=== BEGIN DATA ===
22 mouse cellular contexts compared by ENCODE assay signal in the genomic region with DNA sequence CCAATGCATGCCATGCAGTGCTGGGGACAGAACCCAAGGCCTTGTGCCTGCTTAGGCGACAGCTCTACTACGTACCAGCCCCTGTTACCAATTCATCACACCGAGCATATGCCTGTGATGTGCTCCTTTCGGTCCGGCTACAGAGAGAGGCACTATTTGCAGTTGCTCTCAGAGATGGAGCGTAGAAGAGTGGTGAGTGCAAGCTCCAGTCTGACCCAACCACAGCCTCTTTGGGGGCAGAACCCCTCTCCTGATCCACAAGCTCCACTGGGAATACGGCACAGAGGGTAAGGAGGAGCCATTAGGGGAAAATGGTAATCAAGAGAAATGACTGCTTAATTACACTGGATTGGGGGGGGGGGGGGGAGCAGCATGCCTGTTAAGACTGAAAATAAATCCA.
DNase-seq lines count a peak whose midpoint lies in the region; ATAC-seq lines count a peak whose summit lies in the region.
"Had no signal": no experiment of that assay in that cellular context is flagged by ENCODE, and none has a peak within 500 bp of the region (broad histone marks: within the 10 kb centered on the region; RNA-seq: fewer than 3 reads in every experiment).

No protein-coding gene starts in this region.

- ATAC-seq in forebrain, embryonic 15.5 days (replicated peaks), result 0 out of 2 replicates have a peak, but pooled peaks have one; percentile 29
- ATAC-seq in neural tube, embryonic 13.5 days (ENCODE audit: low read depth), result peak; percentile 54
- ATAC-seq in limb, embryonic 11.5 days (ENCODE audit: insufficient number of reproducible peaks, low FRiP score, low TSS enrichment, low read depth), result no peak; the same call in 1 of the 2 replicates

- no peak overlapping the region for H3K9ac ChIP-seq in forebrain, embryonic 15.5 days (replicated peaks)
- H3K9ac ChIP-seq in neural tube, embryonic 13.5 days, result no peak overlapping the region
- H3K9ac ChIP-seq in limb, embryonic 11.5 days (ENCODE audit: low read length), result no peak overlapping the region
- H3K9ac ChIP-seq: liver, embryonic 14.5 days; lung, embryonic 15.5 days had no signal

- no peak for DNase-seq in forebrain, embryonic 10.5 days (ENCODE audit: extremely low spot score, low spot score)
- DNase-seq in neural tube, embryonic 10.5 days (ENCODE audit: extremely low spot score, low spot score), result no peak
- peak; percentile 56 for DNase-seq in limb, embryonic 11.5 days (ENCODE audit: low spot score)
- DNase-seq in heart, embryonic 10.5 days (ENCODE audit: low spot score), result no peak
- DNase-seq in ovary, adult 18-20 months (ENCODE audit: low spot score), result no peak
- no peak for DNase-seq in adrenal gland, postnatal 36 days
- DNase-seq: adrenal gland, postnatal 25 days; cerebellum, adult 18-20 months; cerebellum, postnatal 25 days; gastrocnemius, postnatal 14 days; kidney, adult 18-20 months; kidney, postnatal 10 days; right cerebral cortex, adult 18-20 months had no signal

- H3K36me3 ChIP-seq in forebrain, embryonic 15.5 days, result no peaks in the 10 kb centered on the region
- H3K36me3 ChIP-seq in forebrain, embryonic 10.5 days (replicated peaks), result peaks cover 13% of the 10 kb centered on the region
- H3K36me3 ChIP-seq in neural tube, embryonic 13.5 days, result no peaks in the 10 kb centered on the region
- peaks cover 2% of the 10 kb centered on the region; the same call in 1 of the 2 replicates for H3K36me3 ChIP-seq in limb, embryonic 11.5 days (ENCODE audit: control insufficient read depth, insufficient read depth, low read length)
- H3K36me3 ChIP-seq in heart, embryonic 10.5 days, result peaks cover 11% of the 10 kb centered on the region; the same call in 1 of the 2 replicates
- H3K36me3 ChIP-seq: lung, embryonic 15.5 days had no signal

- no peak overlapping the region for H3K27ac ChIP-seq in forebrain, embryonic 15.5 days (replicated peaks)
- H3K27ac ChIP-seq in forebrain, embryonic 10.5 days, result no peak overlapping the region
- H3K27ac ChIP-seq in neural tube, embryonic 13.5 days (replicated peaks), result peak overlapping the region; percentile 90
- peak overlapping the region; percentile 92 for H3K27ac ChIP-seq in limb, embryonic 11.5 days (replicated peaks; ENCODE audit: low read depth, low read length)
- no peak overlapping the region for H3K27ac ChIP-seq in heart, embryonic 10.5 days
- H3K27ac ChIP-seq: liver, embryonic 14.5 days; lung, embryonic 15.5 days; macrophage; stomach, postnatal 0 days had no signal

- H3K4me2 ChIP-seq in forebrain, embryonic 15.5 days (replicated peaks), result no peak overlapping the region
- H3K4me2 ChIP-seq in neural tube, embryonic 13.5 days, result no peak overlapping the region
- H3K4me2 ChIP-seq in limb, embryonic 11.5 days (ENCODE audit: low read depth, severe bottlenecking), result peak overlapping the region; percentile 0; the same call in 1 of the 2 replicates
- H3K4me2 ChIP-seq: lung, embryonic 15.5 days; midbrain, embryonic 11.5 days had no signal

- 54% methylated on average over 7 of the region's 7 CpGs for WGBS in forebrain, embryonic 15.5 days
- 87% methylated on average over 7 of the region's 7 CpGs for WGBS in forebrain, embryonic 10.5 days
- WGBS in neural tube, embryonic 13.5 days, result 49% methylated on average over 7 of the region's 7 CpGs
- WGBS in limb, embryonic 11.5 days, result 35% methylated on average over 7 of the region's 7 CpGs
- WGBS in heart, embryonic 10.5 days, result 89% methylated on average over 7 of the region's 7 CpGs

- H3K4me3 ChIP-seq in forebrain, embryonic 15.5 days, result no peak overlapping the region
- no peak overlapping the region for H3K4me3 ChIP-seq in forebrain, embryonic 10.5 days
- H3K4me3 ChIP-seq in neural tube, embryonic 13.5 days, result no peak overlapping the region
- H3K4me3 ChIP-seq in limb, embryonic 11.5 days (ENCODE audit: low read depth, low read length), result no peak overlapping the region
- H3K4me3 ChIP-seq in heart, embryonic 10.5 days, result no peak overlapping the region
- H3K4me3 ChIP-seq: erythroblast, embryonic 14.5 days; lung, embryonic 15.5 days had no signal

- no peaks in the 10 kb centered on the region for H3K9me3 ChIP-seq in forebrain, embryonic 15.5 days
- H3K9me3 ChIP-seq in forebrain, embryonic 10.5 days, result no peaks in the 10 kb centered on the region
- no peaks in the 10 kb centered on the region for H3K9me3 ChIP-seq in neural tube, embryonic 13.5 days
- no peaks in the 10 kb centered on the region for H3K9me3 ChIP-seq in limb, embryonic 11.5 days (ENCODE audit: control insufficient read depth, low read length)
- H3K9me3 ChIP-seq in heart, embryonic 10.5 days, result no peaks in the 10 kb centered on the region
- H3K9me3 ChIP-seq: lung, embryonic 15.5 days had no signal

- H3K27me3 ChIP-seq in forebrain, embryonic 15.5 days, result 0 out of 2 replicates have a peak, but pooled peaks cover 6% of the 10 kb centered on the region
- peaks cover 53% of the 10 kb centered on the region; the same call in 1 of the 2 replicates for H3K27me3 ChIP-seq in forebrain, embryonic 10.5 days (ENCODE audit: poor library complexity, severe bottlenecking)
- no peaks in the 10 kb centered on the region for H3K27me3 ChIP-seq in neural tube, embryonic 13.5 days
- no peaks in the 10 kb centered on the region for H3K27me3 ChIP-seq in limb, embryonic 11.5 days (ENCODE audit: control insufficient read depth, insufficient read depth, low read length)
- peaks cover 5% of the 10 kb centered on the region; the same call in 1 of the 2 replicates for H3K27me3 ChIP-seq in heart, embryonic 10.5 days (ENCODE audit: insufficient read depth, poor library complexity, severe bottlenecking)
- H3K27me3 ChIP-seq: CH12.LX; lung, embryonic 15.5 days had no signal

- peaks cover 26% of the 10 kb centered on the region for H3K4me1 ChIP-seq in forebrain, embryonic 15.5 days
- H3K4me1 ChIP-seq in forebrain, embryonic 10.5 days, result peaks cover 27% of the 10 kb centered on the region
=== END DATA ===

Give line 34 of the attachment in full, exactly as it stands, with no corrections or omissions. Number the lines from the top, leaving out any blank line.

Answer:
- H3K4me2 ChIP-seq: lung, embryonic 15.5 days; midbrain, embryonic 11.5 days had no signal